A Manhattan School of Music teaching artist will lead an interactive presentation featuring:
- several full-class activities
- small-group activity
- summary discussion
1. Be able to identify 20th century genres popular in American History: Opera, American songbook, Jazz (blues), Gospel, Folk, Rock, R&B, and pop music
2. Understand the American historical context of musical genres introduced
3. Analyze music content and discern possible social meanings/interpretations
4. Experience the social power of group music-making with movement and improvisation
5. Understand power of song and its possible social consequences
6. Consider and discuss messages in music to which students listen
COMMON CORE ENGLISH LANGUAGE ARTS STANDARDS – HISTORY/SOCIAL STUDIES
CCSS.ELA-LITERACY.RH.11-12.2: Determine the central ideas or information of a primary or secondary source; provide an accurate summary that makes clear the relationships among the key details and ideas.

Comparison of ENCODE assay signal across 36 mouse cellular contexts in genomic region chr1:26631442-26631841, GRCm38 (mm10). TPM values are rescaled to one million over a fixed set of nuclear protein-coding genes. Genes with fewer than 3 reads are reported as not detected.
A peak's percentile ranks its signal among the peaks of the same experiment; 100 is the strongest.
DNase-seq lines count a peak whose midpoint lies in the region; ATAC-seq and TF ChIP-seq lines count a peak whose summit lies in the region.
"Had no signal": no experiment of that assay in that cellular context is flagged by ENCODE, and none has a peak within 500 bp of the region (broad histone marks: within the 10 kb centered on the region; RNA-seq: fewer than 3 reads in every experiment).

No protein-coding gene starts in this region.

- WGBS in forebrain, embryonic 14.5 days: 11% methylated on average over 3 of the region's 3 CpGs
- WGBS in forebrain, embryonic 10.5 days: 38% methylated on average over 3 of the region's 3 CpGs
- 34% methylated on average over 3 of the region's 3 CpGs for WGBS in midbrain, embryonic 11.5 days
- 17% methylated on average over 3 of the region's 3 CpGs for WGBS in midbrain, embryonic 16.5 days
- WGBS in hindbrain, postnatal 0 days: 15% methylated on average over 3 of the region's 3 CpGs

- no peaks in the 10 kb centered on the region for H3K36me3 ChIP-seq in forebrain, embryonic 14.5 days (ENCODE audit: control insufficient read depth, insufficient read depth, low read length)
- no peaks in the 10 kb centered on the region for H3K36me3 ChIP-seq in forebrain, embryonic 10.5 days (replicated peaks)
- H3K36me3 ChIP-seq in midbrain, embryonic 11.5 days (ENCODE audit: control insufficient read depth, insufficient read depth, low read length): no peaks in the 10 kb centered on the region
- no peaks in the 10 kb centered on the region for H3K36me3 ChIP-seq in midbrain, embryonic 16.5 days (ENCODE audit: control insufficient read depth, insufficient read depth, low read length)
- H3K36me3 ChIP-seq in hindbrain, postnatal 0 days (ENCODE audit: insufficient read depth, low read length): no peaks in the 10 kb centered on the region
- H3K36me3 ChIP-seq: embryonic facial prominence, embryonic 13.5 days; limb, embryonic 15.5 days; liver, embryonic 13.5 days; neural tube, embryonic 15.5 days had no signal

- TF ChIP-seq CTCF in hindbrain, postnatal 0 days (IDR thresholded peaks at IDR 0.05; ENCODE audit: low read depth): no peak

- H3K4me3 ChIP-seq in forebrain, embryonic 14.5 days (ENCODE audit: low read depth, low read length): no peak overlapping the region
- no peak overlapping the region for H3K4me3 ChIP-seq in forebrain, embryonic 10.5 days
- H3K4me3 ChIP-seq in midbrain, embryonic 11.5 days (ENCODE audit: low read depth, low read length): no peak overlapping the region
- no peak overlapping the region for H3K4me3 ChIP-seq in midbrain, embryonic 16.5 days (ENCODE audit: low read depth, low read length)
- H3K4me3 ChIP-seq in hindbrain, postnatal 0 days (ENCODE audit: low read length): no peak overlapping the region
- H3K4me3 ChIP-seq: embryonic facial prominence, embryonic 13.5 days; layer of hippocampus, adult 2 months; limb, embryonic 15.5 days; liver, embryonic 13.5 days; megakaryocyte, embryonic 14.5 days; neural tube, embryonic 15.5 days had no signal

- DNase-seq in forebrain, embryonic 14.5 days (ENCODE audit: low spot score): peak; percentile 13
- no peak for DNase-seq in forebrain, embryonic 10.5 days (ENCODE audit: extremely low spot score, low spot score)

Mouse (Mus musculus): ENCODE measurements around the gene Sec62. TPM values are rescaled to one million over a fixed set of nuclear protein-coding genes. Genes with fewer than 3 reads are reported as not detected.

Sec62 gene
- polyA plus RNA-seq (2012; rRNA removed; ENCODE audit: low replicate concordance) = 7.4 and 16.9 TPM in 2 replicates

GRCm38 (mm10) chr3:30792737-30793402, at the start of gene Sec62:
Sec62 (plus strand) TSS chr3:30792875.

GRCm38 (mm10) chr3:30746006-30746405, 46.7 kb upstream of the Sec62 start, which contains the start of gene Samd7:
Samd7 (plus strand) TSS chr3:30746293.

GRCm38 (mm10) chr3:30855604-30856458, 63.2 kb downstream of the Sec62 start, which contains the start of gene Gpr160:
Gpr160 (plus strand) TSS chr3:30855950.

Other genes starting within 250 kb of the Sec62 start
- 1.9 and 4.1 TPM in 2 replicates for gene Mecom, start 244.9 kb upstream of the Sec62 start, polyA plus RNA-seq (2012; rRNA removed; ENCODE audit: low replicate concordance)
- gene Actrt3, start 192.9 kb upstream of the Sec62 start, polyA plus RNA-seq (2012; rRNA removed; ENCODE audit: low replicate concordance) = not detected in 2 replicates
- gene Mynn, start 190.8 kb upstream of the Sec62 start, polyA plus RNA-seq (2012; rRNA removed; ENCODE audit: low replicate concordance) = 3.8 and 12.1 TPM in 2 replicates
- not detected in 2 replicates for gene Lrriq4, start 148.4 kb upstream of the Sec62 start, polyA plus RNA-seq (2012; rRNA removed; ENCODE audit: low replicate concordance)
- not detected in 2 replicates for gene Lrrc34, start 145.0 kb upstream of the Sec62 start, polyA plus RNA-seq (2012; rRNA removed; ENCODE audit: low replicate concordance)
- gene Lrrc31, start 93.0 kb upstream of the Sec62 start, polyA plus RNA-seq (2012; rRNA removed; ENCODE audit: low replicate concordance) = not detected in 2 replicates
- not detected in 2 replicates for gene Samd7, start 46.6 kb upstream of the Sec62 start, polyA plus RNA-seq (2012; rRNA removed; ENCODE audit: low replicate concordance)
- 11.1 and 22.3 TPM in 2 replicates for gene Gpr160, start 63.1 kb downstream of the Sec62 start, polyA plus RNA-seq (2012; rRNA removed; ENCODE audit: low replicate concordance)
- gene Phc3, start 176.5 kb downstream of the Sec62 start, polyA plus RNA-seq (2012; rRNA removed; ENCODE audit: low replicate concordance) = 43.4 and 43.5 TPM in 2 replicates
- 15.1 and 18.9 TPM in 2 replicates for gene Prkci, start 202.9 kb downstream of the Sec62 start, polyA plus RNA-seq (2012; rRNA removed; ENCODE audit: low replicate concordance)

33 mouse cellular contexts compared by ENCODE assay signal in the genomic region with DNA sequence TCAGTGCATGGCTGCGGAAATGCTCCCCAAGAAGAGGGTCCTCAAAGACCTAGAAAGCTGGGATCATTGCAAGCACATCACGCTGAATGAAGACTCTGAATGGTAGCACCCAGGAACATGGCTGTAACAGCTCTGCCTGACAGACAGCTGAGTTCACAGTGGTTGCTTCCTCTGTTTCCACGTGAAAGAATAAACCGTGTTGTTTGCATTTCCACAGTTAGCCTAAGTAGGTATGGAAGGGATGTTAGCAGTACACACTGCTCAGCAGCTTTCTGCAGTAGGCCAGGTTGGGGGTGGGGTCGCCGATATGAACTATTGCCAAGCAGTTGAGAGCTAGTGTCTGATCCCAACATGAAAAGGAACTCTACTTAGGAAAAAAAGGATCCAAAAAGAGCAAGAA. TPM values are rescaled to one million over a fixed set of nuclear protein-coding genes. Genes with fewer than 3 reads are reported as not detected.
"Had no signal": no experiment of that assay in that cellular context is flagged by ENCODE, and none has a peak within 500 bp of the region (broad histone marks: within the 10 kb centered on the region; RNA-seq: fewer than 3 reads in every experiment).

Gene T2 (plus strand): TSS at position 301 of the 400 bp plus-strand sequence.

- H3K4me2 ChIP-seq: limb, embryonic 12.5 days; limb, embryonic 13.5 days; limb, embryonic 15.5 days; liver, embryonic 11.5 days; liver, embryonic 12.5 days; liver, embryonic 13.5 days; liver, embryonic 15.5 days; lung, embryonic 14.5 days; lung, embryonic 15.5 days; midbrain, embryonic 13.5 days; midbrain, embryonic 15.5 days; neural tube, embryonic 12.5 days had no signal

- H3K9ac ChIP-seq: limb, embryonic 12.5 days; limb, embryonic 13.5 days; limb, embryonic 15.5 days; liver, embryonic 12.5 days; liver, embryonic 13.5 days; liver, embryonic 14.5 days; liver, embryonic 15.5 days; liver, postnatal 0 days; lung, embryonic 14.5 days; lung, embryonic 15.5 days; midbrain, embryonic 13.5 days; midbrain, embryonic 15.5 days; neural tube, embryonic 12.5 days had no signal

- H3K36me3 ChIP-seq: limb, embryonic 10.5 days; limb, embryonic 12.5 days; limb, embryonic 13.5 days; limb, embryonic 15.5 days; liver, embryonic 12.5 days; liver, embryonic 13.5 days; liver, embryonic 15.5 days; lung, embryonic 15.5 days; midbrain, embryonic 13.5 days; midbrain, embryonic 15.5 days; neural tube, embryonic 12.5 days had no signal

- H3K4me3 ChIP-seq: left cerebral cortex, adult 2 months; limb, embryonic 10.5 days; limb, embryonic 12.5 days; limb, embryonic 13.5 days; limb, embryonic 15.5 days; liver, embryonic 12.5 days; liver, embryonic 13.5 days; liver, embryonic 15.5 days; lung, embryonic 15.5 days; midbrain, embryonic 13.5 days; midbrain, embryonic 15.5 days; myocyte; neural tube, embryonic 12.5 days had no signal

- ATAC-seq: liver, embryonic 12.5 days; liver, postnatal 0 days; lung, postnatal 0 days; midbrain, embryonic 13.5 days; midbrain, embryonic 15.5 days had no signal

CCSS.ELA-LITERACY.RH.11-12.3: Evaluate various explanations for actions or events and determine which explanation best accords with textual evidence, acknowledging where the text leaves matters uncertain.
CCSS.ELA-LITERACY.RH.11-12.6: Evaluate authors' differing points of view on the same historical event or issue by assessing the authors' claims, reasoning, and evidence.
CCSS.ELA-LITERACY.RH.11-12.7: Integrate and evaluate multiple sources of information presented in diverse formats and media (e.g., visually, quantitatively, as well as in words) in order to address a question or solve a problem.
CCSS.ELA-LITERACY.RH.11-12.9: Integrate information from diverse sources, both primary and secondary, into a coherent understanding of an idea or event, noting discrepancies among sources.
NATIONAL ARTS LEARNING STANDARDS
MU:Re7.2.C.Ia-IIIa Analyze aurally the elements of music (including form) of musical works, relating them to style, mood, and context, and describe how the analysis provides models for personal growth as composer, performer, and/or listener.